POSTED: 7:56 pm CDT May 7, 2008
UPDATED: 8:10 pm CDT May 7, 2008
OLATHE, Kan. — A disagreement between the United States and Vietnam could devastate a local couple’s adoption plan.
Heidi Fenton has a closet full of baby girl clothes.
She and her husband have been trying to adopt an infant from Vietnam.
However, Vietnam stopped taking adoption applications from Americans on Sept. 1 following a U.S. Embassy report of infants being sold and mothers being pressured to give up their babies.
The Fentons have been working with an adoption agency for 18 months and they have spent $10,000 on the adoption so far. Heidi Fenton estimates it will cost a total of $30,000.
“I wish the two governments could work it out so that those of us that have been in the process this long could get our babies,” she told KMBC’s Maria Antonia.
Figures indicate more Americans are trying to adopt babies from Vietnam because it has fewer restrictions than China.
According to one estimate, in 2007 the number of Vietnamese children adopted by American families increased 400 percent from the previous year.
Am I crazy or does “fewer restrictions”, the increase in adoptions from Vietnam and corruption not point to something more significant than simply a “disagreement between the United States and Vietnam?”
It’s getting to the point where I just don’t know what to say anymore. Not only does this article make it all about the adoptive parent, it reduces the situation down to a “disagreement between the United States and Vietnam.” I’m aware that there are people out there who don’t understand why I keep on the media about their narrow, biased articles on adoption.
For those of you who don’t or who would reduce it to just wanting to complain, I’ll tell you. The amount of naive assumptions and ignorant opinions I run into related to adoption is probably one of the biggest reasons.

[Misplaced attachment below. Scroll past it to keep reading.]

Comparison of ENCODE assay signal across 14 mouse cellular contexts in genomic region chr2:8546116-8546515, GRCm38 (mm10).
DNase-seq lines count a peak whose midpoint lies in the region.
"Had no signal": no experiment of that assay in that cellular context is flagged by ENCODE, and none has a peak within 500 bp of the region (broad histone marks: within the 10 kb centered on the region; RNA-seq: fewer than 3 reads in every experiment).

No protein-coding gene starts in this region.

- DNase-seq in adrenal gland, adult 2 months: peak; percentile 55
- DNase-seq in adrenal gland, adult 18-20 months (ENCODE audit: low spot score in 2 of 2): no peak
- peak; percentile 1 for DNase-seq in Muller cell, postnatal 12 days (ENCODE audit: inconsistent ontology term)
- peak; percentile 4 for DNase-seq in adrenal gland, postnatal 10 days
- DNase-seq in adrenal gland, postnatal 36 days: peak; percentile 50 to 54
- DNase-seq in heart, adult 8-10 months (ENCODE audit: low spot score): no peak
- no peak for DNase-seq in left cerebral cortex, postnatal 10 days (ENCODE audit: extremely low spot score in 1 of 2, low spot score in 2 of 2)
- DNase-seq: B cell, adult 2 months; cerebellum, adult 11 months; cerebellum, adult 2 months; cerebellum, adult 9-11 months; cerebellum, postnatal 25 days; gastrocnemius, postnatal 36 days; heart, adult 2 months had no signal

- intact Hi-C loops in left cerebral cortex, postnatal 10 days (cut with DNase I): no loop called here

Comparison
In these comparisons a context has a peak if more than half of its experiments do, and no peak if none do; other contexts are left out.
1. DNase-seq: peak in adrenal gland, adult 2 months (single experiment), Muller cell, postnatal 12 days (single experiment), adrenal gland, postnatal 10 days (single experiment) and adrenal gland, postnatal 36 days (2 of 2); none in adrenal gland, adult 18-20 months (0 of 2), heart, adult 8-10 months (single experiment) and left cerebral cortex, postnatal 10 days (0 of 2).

Articles like these the need for alternative opinions from more critical members of the adoption community. I just love how it reduces things down to “a disagreement” between governments and makes it all about the adoptive parent.
I’ve heard other opinions that paint concerns over corruption in adoption as little more than a matter of politics. Others have told me that they don’t think a lot of things they read in the media translate into real life. I don’t fully disagree or agree with any of those statements. Truth, as I’ve come to discover, is usually “a little of column A, a little of column B,” as one of my friends would phrase it.
This whole thing with adoptions from Viet Nam has left me sickened and disgusted, so much so that I had to take several steps back in order to keep my perspective in check. Without the support and understanding of several of my adoptee friends, I would have thrown my hands up and walked away a long time ago.
When I first began blogging, I scoured the internet looking for the critical voices of fellow Vietnamese adoptees. I always came back empty-handed and disheartened. If not for a small number of adoptees, non-adoptee friends and even a few adoptive parents, I would have given myself up for being crazy.
Finally, after close to two years of blogging about adoption, a few distinctive voices began to emerge. For me, it was as if my work had finally come to fruition. I could relax, step back and watch as they ignited to shed more light on the Vietnamese adoptee perspective and experience. They’ve become rare gems in the sky, beacons of hope and support. I can’t imagine life without them.
That made it all the more infuriating when I read a four-part series featured on Nguoi Viet, a Vietnamese American newspaper, which was little more than a shopping brochure. Not only that, it was completely devoid of adult Vietamese adoptee voices and made only a cursory, dismissive mention of the corruption. Shame! Shame!
There will be more on this later, because there’s a story behind this that needs to be told. Given what’s occurred in Vietnamese adoptions over the last several months, it makes the publishing of this series significant for several reasons. But like I said, more to come at a later date…